The Meteoric Rise of Generative AI Has Regulators Gearing Up To Preserve Competition

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Aurora Luoma

Key Points

  • Since generative AI went mainstream in 2023, competition regulators on alert for have potential competition issues in the sector have been preparing for possible enforcement actions.
  • Regulators around the globe are examining the competitive landscape of the AI supply chain as well as partnerships between startups and established businesses that operate at different levels of this supply chain.
  • Regulators have been clear that they will not hesitate to use enforcement powers to keep emerging markets contestable.
  • Issues such as access to key inputs and vertical integration are being closely monitored, yet much remains uncertain about how the AI supply chain will develop and which competition issues will gain the most attention.

Artificial intelligence (AI) — and in particular generative AI, which creates new content — has recently emerged as a transformative tool with the power and potential to reshape familiar industries. Although disruptive technologies can bring benefits and be pro-competitive in many instances, regulators around the globe are watching over this rapidly developing space to ensure that it evolves in a way that benefits competition and consumers.

Increasing Investigative Reviews

Drawing on experience gained in the digital sector, regulators have been quick to proactively explore and prepare for the challenges stemming from AI as the sector takes shape.

In the U.S., the Federal Trade Commission (FTC) highlighted the competition issues associated with generative AI in a June 2023 blog post. Initial reviews that identify potential risks to competition in generative AI have already been carried out by the:

Reviews are currently underway by the European Commission (EC) and Hungarian and French competition regulators.

Partnerships Under Scrutiny

Regulators are also scrutinizing agreements between large digital players and nascent AI startups. A number of regulators are investigating the impact of these partnerships on competition as part of the broader reviews of AI outlined above. In January 2024, the FTC launched a formal inquiry into some of the main partnerships, ordering the parties to provide information.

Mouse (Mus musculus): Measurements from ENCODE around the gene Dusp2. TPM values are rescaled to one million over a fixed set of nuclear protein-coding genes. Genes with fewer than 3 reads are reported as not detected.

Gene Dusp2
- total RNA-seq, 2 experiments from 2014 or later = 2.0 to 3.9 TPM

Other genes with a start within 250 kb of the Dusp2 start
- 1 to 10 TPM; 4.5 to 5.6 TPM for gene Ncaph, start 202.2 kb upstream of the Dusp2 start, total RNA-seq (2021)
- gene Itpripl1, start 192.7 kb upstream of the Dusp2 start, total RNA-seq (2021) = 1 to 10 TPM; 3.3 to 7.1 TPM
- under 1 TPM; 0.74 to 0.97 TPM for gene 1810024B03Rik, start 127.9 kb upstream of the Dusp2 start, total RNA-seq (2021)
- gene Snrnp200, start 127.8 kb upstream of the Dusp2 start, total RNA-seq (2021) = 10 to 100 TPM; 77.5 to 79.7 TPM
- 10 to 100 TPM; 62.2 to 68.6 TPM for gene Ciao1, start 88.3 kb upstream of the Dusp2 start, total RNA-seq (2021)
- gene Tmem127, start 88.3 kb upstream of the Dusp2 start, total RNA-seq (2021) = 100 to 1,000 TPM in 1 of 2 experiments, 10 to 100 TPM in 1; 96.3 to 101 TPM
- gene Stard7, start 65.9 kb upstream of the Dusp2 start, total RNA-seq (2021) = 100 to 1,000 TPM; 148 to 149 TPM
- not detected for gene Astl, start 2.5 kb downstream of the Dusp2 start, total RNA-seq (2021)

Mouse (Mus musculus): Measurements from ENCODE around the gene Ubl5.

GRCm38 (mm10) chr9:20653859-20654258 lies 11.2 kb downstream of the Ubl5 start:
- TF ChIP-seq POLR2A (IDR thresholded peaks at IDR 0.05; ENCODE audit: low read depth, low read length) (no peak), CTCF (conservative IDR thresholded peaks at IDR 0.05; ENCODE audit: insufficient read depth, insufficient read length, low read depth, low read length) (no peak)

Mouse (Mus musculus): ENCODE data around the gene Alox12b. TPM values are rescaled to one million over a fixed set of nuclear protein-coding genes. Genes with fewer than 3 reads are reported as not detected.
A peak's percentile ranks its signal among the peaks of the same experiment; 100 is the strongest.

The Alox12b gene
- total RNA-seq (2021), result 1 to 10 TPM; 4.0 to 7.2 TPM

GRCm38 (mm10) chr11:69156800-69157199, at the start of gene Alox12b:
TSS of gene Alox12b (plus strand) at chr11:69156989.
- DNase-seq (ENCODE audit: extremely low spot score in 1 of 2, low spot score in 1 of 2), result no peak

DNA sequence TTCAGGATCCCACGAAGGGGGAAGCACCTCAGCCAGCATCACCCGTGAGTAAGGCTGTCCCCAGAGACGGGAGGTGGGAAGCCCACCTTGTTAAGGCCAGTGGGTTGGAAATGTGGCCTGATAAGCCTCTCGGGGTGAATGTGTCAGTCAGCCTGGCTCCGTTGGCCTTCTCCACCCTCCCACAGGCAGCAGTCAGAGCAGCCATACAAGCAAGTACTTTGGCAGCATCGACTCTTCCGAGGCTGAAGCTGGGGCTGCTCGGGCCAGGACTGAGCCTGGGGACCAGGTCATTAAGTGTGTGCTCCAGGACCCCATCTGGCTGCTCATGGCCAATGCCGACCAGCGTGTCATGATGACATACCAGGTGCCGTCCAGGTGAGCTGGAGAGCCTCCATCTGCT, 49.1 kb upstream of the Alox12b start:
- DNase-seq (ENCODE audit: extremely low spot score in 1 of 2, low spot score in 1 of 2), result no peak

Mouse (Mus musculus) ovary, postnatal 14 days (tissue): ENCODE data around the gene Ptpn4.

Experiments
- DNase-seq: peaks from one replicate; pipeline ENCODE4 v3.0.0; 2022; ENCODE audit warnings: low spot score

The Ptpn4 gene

Due to their structure, these relationships do not always fall clearly within the scope of merger control rules. Therefore, a number of competition regulators are considering whether they have jurisdiction to review Microsoft’s investment in OpenAI, for example.

  • Germany’s competition regulator concluded in November 2023 that the cooperation did not fall within the purview of the German merger control regime but did not rule out that it could become notifiable if Microsoft’s influence over OpenAI increased.
  • Launched in January 2024, the EC’s evaluation of whether the cooperation might be reviewable under European merger control rules is ongoing.
  • The CMA, which has a more flexible jurisdictional test than the EC, is considering whether to launch a formal merger investigation following its December 2023 invitation to comment on the partnership.

Areas of Potential Concern

While acknowledging that the technology is still fast-evolving, comments from regulators point to a number of areas of potential concern across the AI supply chain.

Access to essential inputs. The main competition focus is directed at the AI building blocks: data, computational resources (specialized chips and cloud computing) and labor/talent. Regulators are closely monitoring incumbent businesses that control any one of these essential inputs to ensure the promotion of a level playing field for new entrants. This includes cloud providers, companies with extensive data sets accumulated through providing services in adjacent markets, companies with access to unique and essential data sets (such as health care or finance), and companies with incentives to lock in skilled workers.